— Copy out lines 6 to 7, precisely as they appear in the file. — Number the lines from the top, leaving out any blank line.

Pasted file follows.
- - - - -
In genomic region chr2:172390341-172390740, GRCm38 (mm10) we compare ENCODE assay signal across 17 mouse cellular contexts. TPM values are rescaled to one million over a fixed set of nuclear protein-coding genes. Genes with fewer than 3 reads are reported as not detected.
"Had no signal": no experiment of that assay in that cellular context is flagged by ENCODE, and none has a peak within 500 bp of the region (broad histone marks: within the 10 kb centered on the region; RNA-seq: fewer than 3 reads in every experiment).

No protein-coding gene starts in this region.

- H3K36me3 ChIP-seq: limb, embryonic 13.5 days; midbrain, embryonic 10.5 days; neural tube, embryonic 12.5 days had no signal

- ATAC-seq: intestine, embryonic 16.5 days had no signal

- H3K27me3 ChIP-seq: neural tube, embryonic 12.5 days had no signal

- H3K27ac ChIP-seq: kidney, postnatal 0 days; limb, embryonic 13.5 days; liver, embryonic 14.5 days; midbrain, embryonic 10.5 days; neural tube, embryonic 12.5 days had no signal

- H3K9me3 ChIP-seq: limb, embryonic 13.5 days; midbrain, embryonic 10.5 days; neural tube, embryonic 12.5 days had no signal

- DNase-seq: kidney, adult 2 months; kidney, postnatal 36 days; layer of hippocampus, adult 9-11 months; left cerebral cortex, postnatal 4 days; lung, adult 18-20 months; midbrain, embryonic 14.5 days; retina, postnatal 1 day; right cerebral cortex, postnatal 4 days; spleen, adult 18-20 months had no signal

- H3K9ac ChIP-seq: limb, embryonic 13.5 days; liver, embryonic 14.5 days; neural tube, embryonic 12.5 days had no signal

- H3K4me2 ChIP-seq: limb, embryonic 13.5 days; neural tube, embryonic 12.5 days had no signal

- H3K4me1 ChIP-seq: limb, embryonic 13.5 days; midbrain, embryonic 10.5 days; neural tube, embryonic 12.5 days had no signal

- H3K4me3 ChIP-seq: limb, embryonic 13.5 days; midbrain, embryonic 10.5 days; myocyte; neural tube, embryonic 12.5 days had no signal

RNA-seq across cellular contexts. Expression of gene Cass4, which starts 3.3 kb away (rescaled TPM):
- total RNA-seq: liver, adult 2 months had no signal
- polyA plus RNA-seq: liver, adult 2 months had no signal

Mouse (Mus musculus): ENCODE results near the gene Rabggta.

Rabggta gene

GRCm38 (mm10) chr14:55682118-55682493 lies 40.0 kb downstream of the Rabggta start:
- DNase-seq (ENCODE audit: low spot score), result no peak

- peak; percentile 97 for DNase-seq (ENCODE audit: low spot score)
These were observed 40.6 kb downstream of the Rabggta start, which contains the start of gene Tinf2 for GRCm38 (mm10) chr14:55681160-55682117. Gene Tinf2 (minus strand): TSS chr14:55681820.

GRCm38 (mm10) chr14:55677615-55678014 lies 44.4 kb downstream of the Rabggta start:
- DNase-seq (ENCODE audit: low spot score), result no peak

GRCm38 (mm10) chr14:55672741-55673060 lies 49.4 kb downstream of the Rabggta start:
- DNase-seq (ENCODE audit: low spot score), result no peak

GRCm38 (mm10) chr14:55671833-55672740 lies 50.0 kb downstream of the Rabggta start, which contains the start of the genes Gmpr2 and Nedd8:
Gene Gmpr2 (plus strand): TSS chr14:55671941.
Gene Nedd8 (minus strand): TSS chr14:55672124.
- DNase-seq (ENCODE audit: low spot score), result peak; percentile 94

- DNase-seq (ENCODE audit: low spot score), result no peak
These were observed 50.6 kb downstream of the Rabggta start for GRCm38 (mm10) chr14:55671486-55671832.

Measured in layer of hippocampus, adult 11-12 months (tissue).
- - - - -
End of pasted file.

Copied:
- H3K27me3 ChIP-seq: neural tube, embryonic 12.5 days had no signal

- H3K27ac ChIP-seq: kidney, postnatal 0 days; limb, embryonic 13.5 days; liver, embryonic 14.5 days; midbrain, embryonic 10.5 days; neural tube, embryonic 12.5 days had no signal